Cerebrospinal fluid is a watery liquid that continually circulates through the brain’s ventricles and around the surface of the brain and spinal cord. It acts like a cushion that helps protect the brain and spinal cord from sudden impact or injury. The fluid also removes waste products from the brain and helps the central nervous system work properly. Now, a new study by researchers at South Australia Health and Medical Research Institute (SAHMRI) and Flinders University demonstrates that cerebrospinal fluid reduces current treatment efficacy in brain cancer and identifies new therapeutic opportunities.
The findings are published in Science Advances in an article titled, “Human cerebrospinal fluid affects chemoradiotherapy sensitivities in tumor cells from patients with glioblastoma.”
“Cancers in the central nervous system resist therapies effective in other cancers, possibly due to the unique biochemistry of the human brain microenvironment composed of cerebrospinal fluid (CSF),” the researchers wrote. “However, the impact of CSF on cancer cells and therapeutic efficacy is unknown. Here, we examined the effect of human CSF on glioblastoma (GBM) tumors from 25 patients. We found that CSF induces tumor cell plasticity and resistance to standard GBM treatments (temozolomide and irradiation).”
The collaborative Australian team of neurobiologists, neurosurgeons, and oncologists tested the effect of the human cerebrospinal fluid on the growth of tumor cells collected from 25 local patients with glioblastoma.
The researchers observed the tumor cells quickly changed their identity and became more resistant to radiation and the drug temozolomide, which are mainstays of glioblastoma therapy.
“Glioblastoma kills so many people who are otherwise fit, healthy, and young, within months,” said Cedric Bardy, PhD, associate professor at Flinders University. “This is a horrible disease, and the treatments available are just not effective enough despite serious side effects. This study helps us understand the limitations of the current chemotherapies and provides new hope for repurposing a class of drugs that could be added to the standard of care. We are working hard now to try this on patients in a clinical trial.”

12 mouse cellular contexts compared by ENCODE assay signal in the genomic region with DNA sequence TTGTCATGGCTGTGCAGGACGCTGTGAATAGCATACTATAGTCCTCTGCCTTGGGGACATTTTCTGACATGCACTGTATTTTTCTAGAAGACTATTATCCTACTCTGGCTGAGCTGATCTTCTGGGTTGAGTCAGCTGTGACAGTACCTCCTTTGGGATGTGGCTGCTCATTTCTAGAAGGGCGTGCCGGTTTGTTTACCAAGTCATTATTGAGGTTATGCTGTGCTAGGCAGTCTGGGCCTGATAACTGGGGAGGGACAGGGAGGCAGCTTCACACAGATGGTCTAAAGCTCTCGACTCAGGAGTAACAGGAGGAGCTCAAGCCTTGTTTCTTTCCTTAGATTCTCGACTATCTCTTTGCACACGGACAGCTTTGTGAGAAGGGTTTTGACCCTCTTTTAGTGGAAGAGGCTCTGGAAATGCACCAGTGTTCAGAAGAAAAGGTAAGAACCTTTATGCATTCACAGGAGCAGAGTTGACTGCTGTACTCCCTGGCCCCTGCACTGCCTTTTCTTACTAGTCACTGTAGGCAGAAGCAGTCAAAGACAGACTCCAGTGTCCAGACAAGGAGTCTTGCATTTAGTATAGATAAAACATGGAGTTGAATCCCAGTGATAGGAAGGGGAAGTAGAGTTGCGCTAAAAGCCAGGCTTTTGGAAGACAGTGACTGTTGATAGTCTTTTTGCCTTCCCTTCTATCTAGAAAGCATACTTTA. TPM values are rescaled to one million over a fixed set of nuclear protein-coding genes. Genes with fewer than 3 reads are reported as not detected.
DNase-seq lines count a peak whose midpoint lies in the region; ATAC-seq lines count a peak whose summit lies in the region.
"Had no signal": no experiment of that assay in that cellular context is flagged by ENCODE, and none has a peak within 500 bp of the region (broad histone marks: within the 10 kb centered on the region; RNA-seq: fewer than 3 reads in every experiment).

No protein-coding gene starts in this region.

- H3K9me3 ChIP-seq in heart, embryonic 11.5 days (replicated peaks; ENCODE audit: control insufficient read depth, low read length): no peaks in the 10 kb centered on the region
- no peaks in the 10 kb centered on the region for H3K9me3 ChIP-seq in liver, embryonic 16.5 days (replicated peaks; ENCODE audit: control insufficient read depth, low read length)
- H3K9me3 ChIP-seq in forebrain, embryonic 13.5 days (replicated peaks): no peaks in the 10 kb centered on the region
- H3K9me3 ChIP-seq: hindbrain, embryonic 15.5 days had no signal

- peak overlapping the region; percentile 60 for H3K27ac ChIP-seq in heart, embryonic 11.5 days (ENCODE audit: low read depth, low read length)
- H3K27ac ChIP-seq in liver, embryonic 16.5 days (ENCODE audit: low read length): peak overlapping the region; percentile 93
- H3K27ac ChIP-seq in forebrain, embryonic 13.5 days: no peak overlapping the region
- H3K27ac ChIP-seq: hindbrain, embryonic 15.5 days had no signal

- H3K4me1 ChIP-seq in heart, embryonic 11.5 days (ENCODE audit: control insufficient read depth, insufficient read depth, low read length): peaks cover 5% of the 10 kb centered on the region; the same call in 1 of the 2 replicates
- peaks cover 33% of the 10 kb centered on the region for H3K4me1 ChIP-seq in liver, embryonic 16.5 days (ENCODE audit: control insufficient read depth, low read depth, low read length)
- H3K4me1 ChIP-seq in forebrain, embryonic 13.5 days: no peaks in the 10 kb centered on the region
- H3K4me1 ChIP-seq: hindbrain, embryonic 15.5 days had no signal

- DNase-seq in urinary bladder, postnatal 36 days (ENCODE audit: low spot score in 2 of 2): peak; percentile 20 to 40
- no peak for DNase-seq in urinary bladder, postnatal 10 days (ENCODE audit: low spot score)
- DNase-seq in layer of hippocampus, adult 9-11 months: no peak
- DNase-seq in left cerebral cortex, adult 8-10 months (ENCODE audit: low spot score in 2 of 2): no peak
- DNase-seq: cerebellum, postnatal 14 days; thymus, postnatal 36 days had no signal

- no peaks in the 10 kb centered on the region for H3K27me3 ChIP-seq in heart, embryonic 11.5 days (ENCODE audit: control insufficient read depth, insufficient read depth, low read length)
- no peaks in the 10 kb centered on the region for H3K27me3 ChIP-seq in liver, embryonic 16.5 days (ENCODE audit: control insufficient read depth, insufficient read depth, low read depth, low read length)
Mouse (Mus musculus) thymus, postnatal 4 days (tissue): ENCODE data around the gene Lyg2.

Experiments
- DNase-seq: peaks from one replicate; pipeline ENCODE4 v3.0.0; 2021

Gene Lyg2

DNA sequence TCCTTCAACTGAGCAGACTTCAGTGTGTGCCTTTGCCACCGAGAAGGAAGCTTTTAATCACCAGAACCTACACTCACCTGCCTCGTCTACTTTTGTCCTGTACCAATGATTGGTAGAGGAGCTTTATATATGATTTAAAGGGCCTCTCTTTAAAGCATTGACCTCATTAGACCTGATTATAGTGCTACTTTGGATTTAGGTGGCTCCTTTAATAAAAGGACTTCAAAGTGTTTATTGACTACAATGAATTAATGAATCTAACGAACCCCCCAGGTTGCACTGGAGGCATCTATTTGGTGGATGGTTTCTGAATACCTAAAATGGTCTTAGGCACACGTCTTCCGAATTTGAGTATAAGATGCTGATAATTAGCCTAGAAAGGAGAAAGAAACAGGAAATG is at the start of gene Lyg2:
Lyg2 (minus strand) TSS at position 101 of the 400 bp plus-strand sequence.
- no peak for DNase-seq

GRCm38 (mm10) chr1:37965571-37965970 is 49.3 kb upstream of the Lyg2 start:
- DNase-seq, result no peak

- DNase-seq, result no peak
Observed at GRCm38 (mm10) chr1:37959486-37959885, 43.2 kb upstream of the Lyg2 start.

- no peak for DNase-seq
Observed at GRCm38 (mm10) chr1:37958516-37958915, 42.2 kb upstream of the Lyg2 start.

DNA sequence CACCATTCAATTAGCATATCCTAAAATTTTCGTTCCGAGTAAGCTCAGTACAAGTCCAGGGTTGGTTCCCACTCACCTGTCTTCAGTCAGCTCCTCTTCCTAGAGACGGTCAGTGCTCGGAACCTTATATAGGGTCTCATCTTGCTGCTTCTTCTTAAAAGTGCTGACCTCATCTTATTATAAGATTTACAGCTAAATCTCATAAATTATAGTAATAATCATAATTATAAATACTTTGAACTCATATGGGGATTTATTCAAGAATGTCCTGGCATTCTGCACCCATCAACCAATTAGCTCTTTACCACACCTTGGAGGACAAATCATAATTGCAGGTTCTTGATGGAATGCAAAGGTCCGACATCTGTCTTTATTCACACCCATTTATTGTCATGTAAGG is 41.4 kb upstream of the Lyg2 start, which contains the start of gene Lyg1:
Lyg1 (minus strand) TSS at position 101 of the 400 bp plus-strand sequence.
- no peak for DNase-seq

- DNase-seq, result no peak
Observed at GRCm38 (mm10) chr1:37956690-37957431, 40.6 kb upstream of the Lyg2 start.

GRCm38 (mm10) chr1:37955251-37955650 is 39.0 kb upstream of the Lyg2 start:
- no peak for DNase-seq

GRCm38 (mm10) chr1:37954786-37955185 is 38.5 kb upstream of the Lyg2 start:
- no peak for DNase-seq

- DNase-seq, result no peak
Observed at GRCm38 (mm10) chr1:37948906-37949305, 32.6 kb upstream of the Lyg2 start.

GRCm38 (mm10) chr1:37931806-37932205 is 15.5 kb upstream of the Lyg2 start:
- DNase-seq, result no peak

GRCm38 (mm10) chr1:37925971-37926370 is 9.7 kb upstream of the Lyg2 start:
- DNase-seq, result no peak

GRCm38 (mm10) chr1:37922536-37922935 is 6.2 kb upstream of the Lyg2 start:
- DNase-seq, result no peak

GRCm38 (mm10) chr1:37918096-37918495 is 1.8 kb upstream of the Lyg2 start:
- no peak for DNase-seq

The team found glioblastoma cells exposed to cerebrospinal fluid were more resistant to ferroptosis, a form of therapy-induced cell death. The researchers noted their study demonstrates the need to diversify the microenvironments used in preclinical screens.
“Altering the patients’ CSF composition for therapeutic goals will be technically difficult or unethical,” noted the researchers. “However, identifying chemotherapies that may prevent CSF-induced cell plasticity or kill CSF-induced cell types, such as TFP or other ferroptosis modulators, provides a more realistic translational solution.”
The researchers identified NUPR1 as one of potential mediators of GBM cell resistance. They also showed that trifluoperazine, an anti-anxiety drug used since the 1950s, is a readily translatable repurposed drug inhibitor of NUPR1, that could re-sensitize glioblastoma cells to both therapies. In contrast, trifluoperazine was found not to harm healthy brain cells. The researchers concluded that combining trifluoperazine with standard care may improve GBM patient survival.